12 The first step in creating a deployment is to create a share location for the admin image to be created. This shared folder/location will have to be accessible by all workstations that are desired to run the deployment. You will need full permissions to this folder in order to create a deployment also referred to as an administrative image. It is recommended to name this folder Deployments and create a subfolder underneath it named Inventor2008. No spaces are allowed anywhere in the deployment path. Instead use an underscore if needed. It is also not possible to move a deployment to a different folder or different share name without modifying the image. Because of this, it is best to plan on not moving this deployment after it has been created. After the share has been created, shut down any anti-virus or anti-spam software on the machine you are using to create the deployment. The deployment does not have to be created on a server; it can be created on any workstation with access to the share. It is also recommended to shut down any Microsoft Office product during the process of the deployment creation. The next recommended step is to copy the DVD media to the hard drive of the machine being used to do the installation. This will help reduce the chance of any communication errors during deployment creation, help speed up the deployment creation and eliminate the need for someone to watch the deployment to switch media when needed. The easiest way to copy the media is to use Windows Explorer, create a temporary folder on the local hard drive for this media. Explore the media for disc one and select all files on this media. Copy this to the temporary folder location on the local workstation. Once that is complete, switch the media to disc two and copy all folders and files to the same temporary folder location. When Windows asks you to over-write files, select Yes to All. After this is complete you can run the Installation Wizard by simply double-clicking the setup executable file (setup32.exe for 32 bit operating systems and setup64.exe for 64 bit applications). New to Inventor 2008, you no longer have to install any software to the machine that is being used to create the deployments. In the past, you had to install an application called Deployment Wizard on the local machine being used. With 2008, the wizard runs right from the setup. Once the setup has finished loading (this can take a few minutes for the setup to load), you can select the middle option for Create Deployment. The next window will ask for the deployment location, deployment name and an option for the installation to be silent or not. Use the shared folder that was created earlier and create a name for this deployment like AIS2008_SP1. Remember to not use any spaces. The client silent mode is recommended. This means that during the installation of the product, there will be no options or dialog boxes that need any interaction from the user. This is a nice feature as you can start installs from deployment and walk away to do other tasks or work while it does the installation.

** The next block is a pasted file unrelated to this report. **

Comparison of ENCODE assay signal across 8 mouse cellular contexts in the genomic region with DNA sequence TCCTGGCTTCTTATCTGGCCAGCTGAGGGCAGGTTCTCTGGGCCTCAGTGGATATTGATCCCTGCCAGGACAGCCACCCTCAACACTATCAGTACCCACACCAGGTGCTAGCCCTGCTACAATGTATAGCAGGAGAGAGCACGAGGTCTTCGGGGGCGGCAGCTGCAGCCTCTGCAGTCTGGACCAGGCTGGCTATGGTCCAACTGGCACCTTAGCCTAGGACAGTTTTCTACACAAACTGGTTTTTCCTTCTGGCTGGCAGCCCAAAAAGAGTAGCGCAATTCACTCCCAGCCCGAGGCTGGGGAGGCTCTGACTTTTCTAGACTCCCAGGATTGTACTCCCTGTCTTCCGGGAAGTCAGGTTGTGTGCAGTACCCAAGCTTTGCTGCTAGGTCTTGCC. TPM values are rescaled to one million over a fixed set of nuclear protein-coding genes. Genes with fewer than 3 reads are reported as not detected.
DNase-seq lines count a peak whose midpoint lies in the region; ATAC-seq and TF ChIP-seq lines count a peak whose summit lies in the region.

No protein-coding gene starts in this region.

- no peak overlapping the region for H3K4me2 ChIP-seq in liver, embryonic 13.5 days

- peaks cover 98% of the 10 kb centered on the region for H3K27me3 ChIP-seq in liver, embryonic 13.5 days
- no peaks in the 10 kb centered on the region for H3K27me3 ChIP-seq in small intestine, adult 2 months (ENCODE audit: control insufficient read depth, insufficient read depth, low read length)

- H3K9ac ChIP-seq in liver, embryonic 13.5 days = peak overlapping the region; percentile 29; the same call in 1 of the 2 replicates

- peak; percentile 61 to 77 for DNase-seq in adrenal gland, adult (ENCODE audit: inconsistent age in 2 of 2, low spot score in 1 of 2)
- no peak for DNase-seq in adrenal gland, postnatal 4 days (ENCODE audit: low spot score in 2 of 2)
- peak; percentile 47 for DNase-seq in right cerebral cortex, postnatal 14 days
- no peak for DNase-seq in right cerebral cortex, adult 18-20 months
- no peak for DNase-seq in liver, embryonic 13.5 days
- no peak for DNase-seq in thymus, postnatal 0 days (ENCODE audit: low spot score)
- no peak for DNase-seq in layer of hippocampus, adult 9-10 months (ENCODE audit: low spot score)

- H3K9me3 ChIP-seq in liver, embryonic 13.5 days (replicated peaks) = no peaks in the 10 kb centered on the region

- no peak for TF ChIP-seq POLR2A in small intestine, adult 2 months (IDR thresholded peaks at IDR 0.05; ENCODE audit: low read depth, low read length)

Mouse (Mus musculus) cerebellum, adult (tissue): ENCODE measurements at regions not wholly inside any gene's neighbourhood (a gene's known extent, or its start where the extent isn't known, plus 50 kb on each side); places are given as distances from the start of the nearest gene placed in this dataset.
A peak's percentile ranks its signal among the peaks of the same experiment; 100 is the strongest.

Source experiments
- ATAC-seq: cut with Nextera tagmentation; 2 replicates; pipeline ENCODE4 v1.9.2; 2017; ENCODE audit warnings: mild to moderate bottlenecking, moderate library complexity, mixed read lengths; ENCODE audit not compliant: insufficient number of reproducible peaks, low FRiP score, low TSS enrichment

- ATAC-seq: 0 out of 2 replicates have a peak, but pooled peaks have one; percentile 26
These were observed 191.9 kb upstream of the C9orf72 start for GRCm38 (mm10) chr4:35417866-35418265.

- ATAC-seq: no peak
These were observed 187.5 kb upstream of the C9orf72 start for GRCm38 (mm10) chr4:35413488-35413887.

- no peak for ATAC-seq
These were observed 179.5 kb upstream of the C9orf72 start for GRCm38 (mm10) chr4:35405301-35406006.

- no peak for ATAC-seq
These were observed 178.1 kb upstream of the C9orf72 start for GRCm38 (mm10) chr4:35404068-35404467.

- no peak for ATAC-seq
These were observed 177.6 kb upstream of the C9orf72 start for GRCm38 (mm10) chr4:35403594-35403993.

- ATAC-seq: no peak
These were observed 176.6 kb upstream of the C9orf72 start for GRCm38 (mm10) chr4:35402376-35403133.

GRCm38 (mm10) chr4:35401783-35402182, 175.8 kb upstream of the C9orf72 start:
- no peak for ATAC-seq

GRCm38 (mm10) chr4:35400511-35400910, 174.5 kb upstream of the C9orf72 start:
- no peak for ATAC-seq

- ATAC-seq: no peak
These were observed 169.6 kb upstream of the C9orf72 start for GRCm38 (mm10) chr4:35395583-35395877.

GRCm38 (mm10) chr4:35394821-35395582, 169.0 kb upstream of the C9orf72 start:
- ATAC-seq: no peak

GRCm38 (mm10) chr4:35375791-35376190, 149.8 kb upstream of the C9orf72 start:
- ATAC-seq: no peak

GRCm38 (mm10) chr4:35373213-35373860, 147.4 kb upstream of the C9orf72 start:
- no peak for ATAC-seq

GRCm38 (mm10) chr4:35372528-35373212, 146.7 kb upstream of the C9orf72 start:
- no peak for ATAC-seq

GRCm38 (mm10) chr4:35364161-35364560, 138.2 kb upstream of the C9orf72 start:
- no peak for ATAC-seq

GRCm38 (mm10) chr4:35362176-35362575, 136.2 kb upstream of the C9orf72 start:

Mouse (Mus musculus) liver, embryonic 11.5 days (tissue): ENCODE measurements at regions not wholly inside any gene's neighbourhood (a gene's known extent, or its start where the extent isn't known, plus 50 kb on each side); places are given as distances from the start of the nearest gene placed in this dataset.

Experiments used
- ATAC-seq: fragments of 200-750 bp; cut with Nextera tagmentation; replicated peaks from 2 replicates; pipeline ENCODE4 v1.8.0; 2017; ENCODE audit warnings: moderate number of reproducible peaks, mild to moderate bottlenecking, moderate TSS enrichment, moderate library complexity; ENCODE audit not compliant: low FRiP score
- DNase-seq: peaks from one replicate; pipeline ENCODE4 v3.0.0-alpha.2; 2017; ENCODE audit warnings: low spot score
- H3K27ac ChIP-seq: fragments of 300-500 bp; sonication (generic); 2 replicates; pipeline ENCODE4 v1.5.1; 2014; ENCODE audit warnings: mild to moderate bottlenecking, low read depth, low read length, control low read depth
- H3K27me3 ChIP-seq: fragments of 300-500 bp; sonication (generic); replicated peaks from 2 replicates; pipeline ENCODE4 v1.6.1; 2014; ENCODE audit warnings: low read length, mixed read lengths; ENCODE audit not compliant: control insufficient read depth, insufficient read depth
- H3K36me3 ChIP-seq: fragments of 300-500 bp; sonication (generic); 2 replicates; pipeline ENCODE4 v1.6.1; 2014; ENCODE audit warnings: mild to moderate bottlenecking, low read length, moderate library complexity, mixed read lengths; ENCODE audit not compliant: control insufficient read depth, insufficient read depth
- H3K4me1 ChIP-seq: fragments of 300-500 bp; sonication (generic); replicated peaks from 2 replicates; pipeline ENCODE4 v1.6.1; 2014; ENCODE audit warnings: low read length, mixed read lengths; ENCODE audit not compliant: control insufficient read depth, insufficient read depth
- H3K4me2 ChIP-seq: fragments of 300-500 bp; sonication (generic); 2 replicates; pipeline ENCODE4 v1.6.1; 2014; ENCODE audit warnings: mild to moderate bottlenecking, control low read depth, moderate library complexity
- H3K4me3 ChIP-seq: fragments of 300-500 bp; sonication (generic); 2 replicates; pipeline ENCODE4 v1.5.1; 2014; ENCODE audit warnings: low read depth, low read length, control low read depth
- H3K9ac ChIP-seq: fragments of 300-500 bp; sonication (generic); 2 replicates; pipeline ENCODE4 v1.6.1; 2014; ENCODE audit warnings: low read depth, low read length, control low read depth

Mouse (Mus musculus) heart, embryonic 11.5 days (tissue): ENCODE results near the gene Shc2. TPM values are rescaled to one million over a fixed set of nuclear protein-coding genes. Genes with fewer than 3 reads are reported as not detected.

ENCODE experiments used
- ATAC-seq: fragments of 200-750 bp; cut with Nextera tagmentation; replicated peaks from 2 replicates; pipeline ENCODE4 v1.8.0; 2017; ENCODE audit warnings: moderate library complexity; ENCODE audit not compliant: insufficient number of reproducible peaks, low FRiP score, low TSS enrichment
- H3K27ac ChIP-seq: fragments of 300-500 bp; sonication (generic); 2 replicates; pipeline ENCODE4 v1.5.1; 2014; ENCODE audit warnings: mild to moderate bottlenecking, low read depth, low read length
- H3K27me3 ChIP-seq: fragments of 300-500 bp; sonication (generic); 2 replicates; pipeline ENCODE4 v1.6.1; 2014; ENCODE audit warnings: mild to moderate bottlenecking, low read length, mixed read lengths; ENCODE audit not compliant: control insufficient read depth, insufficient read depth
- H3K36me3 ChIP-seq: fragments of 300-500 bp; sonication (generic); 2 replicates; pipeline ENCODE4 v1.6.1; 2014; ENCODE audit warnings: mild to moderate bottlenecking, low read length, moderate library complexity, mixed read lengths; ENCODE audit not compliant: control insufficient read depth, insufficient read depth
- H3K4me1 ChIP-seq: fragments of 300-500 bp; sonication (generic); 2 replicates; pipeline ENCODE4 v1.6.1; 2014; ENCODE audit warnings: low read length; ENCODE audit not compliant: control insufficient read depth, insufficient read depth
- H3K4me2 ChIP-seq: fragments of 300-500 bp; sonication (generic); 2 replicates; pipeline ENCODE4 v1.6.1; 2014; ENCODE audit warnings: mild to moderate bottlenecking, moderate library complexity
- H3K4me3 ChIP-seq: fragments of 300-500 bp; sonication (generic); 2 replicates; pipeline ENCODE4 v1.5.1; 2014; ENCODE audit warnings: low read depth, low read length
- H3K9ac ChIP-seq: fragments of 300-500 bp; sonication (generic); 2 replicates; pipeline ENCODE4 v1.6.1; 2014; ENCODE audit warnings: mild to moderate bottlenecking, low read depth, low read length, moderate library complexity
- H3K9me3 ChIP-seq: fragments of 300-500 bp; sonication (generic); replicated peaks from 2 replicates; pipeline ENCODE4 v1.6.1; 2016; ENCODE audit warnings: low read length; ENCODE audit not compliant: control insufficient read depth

13 The next window will display options for which software you wish to include in your deployment. You should see four options. One for Inventor 2008, one for AutoCAD Mechanical 2008 (this also includes Mechanical Desktop and Vanilla AutoCAD as well), Autodesk Vault 2008 (Client application, not the server portion), and Design Review Select the products that you wish to include and select next in the bottom right. The next window will be for your first and last name, company name, and also the serial number for your product. Even if you have a standalone version of software, you can request a multi-seat standalone serial number. This means that you could have one serial number or group number, and have as many seats or license apply to that serial number that you wish. This is important for deployments since the deployment can only have one serial number assigned. The next screen will give the option for two different log files. It is recommended to use both a network log and a client log. A client log is simply an installation log that is created in the temp directory of the client machine. If there are errors during a silent installation and it fails, this is the best way to identify what went wrong so that it can be fixed. The network log will keep track of all the clients that have used the deployment to install software on their machines. The next window that appears will allow you to configure each product you have selected to install. Simply select the product you wish to configure and select the configure button. Once you select configure, a new dialog box will appear with each application having a tab across the top. Select the Inventor tab and it will allow you to select between a stand-along license or a network license. If you have any questions about which license type you have or questions about the different configurations for a network license, select one of the questions on the left side of the dialog box. This will bring up very helpful information about any of those questions. The next couple of windows will allow you set typical installation options with Inventor such as if Internet Explorer will be required for the deployment to be ran on the client s machine or if part modifications will be allowed from Inventor drawings. After this there is a window allowing a user to add additional files to the deployment. This is especially useful for people with custom programming that normally have to copy these files to each workstation